Aug. 4: After two rounds of voting, 94 percent of the social workers vote to strike.
Aug. 7: Butler County holds a job fair to hire 20 permanent and 40 temporary workers. About 300 people showed up and about a dozen were hired on the spot.
Aug. 17: The two sides have a last ditch session with a federal mediator but after three hours no accord was reached. The county's lump sum offer would cost $219,288 extra and the union's demand was about $1.3 million in additional salary costs.
Aug. 18: Butler County Children Services workers take to the picket lines.
Aug. 22: County issues cease and desist letter because union members allegedly uttering falsehoods about the state of the agency in their absence.
Aug. 26: First union management negotiation since the strike. The social workers agree to remove the 3.3 percent step increases and drop the across-the-board demand bringing the wage divide down to $303,992.
Sept. 8: After three tries with the federal mediator the county stands firm on its "last, best and final offer" of a $550 lump sum bonuses rather than percentage increases.
Sept. 9: Fifteen months after negotiations began, the social workers go back to work without a contract with the county.
Dressed in black, and many with tears in their eyes, 46 striking Butler County Children Services social workers left the picket line and went back to their jobs Tuesday morning, signalling the end of their 16-day work stoppage.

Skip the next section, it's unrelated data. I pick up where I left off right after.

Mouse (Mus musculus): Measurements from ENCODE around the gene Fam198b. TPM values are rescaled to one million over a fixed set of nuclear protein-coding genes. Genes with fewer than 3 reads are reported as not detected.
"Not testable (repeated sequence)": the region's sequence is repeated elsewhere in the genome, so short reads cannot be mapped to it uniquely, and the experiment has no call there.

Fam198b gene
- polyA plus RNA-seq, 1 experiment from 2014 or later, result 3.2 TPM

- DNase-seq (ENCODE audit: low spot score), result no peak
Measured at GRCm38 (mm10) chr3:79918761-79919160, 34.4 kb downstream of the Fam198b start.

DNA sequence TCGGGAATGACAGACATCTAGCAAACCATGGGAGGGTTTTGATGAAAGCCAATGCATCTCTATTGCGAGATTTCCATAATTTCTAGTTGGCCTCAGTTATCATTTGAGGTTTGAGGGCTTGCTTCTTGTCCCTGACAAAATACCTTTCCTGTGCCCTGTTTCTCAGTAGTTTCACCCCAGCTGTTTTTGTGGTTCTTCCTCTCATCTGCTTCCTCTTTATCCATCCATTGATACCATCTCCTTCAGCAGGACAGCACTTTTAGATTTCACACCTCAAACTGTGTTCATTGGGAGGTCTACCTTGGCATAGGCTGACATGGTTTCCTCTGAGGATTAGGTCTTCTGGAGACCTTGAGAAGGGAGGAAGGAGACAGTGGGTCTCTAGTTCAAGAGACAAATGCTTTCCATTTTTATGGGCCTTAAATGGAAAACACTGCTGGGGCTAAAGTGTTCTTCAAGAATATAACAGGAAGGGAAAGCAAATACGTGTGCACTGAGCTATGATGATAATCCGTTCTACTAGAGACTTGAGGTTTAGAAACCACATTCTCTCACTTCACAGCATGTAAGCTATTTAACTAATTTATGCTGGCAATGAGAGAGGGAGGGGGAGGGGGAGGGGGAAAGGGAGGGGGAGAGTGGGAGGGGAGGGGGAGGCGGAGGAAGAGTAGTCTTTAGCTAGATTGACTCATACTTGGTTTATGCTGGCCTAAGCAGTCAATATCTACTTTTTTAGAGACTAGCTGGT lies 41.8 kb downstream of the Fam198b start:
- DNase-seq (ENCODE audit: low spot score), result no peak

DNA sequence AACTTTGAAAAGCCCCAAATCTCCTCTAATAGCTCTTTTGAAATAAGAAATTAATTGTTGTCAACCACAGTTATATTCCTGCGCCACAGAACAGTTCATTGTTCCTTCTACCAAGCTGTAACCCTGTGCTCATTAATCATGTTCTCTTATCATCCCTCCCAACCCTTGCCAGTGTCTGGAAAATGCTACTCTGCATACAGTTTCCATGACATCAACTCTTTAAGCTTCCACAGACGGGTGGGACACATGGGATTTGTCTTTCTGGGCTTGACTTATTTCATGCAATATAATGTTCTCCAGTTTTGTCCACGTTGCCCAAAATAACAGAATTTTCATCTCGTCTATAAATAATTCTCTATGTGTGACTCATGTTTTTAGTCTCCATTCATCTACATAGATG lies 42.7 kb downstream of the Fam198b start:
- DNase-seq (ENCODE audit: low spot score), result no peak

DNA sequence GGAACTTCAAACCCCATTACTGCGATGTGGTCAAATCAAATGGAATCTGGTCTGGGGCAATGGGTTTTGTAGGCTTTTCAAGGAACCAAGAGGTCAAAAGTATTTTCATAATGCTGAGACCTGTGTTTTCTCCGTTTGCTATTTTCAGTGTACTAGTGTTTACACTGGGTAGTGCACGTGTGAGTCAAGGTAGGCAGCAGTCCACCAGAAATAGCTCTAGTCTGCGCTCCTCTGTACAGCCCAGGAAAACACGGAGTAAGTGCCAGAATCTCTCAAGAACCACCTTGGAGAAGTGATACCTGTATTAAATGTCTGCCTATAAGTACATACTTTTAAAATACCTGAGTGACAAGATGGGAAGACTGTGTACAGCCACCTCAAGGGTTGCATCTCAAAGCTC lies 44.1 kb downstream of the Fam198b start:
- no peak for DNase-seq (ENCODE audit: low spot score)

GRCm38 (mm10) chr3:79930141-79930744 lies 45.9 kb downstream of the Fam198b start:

Becky Palmer, president of the 127-member Butler County Children Services Independent Union, said striking social workers were dressed in black because they were “in mourning” for having to go back to work without a new contract in place. The union wants a new three-year deal with higher wages, which the county says it cannot afford.
Palmer said the union would continue to try to negotiate a deal with the county despite returning to work. However, there is no meeting date scheduled for further talks at this time.
The social workers strike is believed to be the first county government workers strike since the state began recognizing public employee unions in the 1980s, according to county officials. And while living without paychecks for nearly a month has been difficult, Palmer said the main reason workers are going back to work is for the families and children they serve who have suffered during the strike.
“At this time, we have elected to put aside what is best for ourselves, our families and our co-workers to return to our duties as social workers to do the best for the families we serve,” Palmer said during a news conference in front of the agency at 300 Fair Ave. “We simply cannot continue to sit by and watch as the agency obligations go unfulfilled, and those in charge repeatedly fail to make adequate arrangements to correct the problems.”
She said parents sought out their social workers on the picket line and called their cell phones at all hours because they hadn’t gotten responses from the agency during the strike.
County Administrator Charlie Young again refuted claims by the union that families weren’t being adequately served during his own news conference Tuesday. Young also thanked workers who stayed on the job during the past three weeks.
“We believe we’ve done an extraordinary job during this labor dispute, but that isn’t to say someone couldn’t have a complaint,” Young said. “We have had plenty of resources to meet the needs, and I am not aware of a complaint that has proven valid.”
An emotion-filled return